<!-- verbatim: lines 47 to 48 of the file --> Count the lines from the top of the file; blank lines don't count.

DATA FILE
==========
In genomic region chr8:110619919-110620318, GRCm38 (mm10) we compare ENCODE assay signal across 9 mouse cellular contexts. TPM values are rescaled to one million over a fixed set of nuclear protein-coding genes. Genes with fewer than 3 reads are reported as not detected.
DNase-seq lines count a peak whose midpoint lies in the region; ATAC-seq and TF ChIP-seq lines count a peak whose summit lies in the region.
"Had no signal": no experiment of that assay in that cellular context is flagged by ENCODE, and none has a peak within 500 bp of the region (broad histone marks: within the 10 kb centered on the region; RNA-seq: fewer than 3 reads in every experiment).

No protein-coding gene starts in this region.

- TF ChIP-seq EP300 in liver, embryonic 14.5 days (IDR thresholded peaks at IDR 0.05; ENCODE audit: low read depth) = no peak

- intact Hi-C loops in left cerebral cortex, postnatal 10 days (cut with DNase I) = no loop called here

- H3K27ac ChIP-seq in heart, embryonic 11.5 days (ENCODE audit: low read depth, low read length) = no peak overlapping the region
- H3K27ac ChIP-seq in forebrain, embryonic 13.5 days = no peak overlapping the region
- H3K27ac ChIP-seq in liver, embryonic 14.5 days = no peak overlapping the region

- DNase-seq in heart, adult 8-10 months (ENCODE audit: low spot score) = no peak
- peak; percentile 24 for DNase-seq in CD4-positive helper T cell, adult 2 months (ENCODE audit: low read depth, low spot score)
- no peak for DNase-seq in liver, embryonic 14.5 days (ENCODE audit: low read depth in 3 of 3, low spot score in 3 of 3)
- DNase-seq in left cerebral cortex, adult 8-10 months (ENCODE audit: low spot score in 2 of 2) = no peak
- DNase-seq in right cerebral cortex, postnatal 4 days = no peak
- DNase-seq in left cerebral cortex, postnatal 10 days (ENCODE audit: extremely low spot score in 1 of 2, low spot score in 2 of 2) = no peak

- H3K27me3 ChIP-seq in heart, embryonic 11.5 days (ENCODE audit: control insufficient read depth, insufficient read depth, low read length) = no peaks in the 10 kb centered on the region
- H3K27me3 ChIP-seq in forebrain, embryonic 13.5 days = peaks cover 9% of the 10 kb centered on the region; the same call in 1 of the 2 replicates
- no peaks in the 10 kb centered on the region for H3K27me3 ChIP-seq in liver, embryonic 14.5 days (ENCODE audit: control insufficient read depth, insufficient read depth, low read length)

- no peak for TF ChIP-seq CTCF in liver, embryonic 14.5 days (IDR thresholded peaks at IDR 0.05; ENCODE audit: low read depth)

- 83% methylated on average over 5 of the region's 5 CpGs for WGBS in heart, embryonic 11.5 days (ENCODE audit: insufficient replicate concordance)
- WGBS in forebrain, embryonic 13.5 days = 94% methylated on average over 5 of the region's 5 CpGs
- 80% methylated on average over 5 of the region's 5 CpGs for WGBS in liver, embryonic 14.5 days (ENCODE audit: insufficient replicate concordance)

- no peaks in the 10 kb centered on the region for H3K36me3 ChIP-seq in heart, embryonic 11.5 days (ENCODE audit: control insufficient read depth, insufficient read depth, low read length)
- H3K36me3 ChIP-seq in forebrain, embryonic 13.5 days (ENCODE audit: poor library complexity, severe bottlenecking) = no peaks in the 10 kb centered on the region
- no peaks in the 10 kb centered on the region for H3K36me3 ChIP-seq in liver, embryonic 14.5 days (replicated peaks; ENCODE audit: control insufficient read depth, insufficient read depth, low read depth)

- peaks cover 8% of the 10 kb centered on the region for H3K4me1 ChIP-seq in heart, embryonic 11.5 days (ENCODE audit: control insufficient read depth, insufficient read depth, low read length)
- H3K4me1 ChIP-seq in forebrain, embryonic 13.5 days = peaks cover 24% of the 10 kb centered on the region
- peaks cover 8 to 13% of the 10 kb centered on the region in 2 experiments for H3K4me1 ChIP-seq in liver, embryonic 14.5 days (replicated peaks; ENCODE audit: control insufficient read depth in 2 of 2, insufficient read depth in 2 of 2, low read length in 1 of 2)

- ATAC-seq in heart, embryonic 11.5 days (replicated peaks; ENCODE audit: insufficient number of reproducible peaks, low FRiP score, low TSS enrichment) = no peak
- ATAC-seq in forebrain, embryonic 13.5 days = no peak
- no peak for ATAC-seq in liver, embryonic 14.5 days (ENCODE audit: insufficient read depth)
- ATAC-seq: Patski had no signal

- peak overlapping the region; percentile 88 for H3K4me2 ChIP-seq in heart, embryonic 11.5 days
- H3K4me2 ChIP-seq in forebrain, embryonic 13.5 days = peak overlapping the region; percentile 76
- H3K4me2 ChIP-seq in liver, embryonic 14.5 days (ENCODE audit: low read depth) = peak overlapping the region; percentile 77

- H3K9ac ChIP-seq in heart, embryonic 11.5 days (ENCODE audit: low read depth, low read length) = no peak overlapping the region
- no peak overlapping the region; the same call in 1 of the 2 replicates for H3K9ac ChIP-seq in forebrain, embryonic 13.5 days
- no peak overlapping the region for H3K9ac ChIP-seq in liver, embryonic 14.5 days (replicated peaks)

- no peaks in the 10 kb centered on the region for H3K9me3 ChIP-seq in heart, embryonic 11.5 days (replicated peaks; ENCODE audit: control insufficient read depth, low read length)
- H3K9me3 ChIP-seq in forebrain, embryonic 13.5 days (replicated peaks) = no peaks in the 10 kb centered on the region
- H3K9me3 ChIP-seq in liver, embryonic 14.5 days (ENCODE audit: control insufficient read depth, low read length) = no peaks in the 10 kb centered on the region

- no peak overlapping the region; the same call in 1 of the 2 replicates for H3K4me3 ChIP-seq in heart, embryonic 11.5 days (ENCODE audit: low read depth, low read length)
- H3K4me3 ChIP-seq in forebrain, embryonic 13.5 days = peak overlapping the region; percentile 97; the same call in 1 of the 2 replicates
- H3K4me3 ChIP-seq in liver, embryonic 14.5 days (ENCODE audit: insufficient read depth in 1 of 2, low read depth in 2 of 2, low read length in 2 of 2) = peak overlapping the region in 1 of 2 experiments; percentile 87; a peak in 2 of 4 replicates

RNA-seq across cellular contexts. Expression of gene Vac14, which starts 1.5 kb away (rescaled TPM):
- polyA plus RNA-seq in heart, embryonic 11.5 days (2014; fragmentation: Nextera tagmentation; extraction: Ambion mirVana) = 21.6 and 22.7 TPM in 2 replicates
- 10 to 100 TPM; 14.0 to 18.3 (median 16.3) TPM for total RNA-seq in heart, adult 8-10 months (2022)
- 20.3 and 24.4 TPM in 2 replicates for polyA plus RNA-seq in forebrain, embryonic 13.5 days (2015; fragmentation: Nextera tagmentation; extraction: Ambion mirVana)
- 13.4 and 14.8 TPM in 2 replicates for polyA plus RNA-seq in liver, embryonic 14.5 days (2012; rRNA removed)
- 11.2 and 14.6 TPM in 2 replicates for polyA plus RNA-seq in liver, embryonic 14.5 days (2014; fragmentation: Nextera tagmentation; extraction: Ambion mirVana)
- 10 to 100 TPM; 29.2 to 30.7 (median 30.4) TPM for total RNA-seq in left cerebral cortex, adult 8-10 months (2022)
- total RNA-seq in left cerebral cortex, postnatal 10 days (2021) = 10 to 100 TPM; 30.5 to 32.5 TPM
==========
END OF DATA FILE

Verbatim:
- 10 to 100 TPM; 14.0 to 18.3 (median 16.3) TPM for total RNA-seq in heart, adult 8-10 months (2022)
- 20.3 and 24.4 TPM in 2 replicates for polyA plus RNA-seq in forebrain, embryonic 13.5 days (2015; fragmentation: Nextera tagmentation; extraction: Ambion mirVana)